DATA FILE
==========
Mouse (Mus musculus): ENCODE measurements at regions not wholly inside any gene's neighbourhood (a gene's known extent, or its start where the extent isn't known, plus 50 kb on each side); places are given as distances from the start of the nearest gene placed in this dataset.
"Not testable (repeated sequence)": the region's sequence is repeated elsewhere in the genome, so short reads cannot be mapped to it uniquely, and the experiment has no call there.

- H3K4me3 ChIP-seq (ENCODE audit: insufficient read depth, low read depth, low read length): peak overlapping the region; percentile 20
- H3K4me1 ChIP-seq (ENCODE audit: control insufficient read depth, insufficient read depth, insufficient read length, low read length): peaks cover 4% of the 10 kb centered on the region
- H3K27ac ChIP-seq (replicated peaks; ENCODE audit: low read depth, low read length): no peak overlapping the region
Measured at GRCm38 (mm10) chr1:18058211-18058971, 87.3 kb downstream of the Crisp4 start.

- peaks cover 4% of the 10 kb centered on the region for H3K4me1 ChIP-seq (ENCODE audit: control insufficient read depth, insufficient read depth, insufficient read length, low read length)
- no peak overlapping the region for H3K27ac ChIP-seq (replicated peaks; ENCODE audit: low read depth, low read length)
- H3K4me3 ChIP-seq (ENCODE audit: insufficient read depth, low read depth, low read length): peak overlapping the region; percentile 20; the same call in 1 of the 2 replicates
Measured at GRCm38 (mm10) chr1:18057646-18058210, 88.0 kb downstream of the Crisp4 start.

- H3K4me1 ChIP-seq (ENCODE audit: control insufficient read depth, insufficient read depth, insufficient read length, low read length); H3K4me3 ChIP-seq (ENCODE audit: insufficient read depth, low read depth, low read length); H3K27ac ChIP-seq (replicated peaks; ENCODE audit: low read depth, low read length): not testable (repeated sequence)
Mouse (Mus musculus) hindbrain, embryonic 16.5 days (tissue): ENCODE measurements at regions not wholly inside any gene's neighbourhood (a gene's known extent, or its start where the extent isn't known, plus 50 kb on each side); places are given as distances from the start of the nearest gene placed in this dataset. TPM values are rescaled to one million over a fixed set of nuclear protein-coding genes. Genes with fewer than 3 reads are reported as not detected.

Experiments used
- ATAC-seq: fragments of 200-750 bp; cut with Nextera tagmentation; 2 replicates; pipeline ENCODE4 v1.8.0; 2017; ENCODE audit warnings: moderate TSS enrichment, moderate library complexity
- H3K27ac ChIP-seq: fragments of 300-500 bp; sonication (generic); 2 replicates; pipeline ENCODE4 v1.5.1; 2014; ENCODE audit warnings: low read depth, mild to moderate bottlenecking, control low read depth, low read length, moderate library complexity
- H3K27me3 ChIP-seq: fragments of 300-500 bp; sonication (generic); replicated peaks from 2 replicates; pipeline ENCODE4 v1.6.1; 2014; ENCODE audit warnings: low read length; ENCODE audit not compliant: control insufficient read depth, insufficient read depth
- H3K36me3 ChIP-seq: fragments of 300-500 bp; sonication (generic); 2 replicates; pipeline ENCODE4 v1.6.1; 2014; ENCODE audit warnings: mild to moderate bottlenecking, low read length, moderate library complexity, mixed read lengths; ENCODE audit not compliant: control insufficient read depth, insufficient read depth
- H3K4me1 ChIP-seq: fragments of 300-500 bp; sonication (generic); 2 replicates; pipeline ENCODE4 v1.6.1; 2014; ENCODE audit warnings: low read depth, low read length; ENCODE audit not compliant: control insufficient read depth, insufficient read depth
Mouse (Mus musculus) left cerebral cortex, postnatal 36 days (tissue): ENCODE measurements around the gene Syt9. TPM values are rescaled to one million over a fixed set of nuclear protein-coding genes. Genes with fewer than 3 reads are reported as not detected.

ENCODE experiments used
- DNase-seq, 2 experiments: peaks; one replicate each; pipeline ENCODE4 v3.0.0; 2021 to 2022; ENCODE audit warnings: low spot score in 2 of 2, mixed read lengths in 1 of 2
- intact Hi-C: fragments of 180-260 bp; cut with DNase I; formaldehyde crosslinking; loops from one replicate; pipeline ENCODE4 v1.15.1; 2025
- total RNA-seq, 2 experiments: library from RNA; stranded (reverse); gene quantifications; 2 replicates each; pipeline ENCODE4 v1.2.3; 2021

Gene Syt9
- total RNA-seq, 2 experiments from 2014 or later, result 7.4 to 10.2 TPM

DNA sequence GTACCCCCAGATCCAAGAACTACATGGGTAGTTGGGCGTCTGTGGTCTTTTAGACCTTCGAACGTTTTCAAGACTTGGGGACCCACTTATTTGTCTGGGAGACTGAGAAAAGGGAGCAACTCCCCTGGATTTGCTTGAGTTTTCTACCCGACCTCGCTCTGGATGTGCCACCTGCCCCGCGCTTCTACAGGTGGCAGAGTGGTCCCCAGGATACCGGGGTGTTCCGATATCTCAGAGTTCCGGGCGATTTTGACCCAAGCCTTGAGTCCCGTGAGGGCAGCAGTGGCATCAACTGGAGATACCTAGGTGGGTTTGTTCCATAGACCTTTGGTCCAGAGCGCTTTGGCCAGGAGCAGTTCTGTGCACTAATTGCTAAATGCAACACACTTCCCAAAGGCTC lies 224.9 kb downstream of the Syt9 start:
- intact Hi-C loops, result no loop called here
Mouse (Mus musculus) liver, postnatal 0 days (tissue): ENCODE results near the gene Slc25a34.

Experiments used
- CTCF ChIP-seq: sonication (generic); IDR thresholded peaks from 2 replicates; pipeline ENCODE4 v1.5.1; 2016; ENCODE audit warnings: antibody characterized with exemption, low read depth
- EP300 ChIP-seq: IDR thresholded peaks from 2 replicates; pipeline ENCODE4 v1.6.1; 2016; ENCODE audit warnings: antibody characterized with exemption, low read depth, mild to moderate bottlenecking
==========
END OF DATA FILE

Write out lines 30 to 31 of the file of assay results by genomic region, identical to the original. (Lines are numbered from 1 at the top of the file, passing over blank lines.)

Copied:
- CTCF ChIP-seq: sonication (generic); IDR thresholded peaks from 2 replicates; pipeline ENCODE4 v1.5.1; 2016; ENCODE audit warnings: antibody characterized with exemption, low read depth
- EP300 ChIP-seq: IDR thresholded peaks from 2 replicates; pipeline ENCODE4 v1.6.1; 2016; ENCODE audit warnings: antibody characterized with exemption, low read depth, mild to moderate bottlenecking